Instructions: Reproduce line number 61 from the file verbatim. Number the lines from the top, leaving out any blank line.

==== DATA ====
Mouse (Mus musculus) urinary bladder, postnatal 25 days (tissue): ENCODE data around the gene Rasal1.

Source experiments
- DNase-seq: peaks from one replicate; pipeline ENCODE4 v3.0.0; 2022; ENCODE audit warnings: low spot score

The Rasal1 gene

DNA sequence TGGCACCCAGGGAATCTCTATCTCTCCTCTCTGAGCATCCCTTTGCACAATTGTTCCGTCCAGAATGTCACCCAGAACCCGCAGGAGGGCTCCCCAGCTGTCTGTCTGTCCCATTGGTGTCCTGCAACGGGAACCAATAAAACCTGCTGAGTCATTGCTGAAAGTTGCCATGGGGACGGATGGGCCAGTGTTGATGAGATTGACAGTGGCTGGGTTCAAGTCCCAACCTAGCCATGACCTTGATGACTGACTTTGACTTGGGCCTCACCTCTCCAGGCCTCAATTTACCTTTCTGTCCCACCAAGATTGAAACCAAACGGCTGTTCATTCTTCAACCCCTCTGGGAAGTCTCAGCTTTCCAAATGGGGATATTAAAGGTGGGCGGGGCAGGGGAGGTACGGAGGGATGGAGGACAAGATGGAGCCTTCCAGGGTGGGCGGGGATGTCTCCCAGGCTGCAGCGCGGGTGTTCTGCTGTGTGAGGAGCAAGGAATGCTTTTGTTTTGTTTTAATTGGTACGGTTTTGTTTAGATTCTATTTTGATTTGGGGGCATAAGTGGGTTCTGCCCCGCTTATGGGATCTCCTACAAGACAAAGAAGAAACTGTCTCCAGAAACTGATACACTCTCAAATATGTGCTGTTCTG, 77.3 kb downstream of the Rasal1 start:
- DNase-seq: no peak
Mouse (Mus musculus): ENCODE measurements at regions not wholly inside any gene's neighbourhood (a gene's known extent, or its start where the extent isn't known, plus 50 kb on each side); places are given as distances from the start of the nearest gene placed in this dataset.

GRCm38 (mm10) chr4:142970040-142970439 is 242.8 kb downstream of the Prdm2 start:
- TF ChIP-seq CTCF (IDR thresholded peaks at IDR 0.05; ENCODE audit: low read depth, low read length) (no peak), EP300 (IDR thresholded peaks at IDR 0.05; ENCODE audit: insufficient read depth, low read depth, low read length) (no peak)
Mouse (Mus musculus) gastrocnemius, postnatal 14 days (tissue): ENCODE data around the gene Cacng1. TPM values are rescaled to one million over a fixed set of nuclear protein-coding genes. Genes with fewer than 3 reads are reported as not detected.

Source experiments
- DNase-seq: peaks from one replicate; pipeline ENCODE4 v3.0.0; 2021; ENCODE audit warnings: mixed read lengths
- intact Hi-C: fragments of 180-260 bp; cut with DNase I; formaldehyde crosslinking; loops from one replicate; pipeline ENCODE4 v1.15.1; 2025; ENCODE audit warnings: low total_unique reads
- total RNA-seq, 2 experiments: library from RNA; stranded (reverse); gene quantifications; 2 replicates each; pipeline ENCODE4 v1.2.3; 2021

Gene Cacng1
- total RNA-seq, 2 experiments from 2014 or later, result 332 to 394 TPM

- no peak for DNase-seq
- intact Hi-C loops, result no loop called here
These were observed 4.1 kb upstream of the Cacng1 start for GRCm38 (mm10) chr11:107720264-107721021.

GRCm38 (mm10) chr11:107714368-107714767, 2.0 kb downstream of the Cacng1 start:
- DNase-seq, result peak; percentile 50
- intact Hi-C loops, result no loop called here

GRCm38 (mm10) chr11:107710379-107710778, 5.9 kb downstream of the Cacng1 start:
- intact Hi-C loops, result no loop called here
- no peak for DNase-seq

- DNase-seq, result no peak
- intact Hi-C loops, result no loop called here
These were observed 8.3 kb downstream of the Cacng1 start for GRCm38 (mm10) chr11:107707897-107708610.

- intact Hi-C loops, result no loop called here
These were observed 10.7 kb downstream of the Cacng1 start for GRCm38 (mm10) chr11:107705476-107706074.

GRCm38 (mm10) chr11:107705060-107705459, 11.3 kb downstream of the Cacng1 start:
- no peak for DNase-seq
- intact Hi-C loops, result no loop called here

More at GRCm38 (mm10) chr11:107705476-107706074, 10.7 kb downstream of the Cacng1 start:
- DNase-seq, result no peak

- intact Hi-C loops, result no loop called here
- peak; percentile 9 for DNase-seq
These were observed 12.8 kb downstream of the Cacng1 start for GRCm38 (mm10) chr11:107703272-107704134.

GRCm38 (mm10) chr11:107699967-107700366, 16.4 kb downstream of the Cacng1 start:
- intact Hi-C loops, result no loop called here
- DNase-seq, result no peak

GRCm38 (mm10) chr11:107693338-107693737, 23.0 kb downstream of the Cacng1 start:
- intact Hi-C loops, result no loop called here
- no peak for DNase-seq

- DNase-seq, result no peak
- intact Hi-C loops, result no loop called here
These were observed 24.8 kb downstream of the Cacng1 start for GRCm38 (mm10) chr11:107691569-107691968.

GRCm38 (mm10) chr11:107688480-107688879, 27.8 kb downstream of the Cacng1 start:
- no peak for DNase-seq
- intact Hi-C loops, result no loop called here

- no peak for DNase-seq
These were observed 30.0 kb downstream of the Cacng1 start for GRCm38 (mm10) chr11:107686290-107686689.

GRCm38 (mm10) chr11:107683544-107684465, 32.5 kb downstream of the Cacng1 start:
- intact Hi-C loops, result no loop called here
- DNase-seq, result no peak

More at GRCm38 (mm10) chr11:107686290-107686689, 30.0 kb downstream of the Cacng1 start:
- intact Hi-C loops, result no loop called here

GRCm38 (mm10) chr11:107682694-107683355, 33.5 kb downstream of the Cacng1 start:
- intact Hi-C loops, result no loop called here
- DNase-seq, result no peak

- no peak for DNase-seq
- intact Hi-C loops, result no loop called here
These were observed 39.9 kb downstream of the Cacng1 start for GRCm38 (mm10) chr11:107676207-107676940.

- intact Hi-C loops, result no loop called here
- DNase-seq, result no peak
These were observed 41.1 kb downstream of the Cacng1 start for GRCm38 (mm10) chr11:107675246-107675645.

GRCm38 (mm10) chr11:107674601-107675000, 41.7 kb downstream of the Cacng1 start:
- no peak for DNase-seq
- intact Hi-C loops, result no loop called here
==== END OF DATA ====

- no peak for DNase-seq